Unfortunately, the impact of the change on claims interpretation is uncertain, as the provision may be understood merely as a patentability requirement, but could also be interpreted as a standard for determining the extent of a claim.

Partial priority rules

Although the law already allowed for claims of partial priority, the new rules incorporated into Article 41 imply an option to claim new priority, rather than requiring examination according to the filing date in Mexico. However, this interpretation is unclear. It remains to be seen whether the provision will be interpreted as a right to claim new priority after filing in Mexico or merely as a principle that multiple priorities are possible where there is subject matter beyond an original priority. Given that multiple priority claims were possible previously and remain so under international treaties, the most likely interpretation is that a new priority claim is possible where the subject matter is found to be beyond the scope of the claimed priority. The proceedings for such a claim are not set out in regulations; clarification of this issue is expected.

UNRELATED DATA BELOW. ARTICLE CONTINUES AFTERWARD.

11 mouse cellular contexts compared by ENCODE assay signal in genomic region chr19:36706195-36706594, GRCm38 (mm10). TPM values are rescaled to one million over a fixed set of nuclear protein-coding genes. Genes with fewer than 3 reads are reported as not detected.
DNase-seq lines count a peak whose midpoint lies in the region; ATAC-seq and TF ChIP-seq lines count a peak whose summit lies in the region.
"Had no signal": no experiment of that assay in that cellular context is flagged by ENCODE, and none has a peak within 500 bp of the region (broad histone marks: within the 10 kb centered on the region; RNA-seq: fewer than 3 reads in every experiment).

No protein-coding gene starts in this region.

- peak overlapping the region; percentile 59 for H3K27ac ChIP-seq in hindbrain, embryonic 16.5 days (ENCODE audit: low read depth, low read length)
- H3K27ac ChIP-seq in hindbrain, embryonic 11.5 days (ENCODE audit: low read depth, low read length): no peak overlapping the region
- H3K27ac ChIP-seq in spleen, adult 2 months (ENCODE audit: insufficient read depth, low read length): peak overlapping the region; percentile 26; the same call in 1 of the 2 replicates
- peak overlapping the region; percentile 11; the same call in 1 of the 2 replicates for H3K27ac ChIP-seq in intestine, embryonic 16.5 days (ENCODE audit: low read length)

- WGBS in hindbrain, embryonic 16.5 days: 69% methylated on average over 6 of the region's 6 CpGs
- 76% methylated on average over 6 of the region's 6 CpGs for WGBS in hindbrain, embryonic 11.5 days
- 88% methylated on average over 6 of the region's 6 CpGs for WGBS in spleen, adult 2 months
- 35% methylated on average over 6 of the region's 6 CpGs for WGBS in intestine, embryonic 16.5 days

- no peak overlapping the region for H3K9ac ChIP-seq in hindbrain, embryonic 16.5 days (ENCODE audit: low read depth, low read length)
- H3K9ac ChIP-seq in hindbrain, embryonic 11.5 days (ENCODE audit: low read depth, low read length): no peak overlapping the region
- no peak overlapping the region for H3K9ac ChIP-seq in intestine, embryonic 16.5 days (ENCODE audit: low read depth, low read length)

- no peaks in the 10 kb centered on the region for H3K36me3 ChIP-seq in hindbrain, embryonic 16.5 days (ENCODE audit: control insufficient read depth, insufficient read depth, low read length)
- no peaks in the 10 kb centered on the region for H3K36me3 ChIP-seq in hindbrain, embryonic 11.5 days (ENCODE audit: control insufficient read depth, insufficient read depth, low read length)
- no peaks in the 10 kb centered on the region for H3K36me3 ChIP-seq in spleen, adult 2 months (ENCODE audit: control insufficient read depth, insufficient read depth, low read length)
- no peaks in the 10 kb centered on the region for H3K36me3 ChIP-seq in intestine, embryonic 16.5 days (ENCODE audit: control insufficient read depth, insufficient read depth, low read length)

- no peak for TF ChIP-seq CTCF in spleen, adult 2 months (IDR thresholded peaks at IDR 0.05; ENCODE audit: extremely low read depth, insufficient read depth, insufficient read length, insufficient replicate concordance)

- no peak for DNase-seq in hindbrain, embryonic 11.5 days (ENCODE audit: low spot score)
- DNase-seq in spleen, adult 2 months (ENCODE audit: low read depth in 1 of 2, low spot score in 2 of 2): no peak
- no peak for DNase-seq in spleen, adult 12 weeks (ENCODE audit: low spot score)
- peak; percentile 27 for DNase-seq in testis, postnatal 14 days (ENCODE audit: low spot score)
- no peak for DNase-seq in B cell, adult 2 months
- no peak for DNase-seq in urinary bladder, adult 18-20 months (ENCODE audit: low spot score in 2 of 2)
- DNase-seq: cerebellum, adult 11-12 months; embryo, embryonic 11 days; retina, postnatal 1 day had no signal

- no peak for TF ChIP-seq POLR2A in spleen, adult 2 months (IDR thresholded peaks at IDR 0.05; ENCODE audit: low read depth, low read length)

Opposition proceedings

Some of the most controversial changes relate to opposition proceedings.

The new Article 52(2) provides that an interested party may provide the Patent Office with information that is relevant to the substantive requirements of patentability (ie, the requirements under Articles 16 and 19 in relation to novelty, inventive step, industrial applicability and patentable subject matter) of the claims of an application, but must do so within six months of the application being published. The Patent Office will use such information only in support of the examination. The interested party will not be part of the subsequent proceedings; nor will it be able to intervene in the normal prosecution of the invention. Furthermore, the filing of such information does not pre-empt the right to file a nullity action against the granting of the patent at a later date.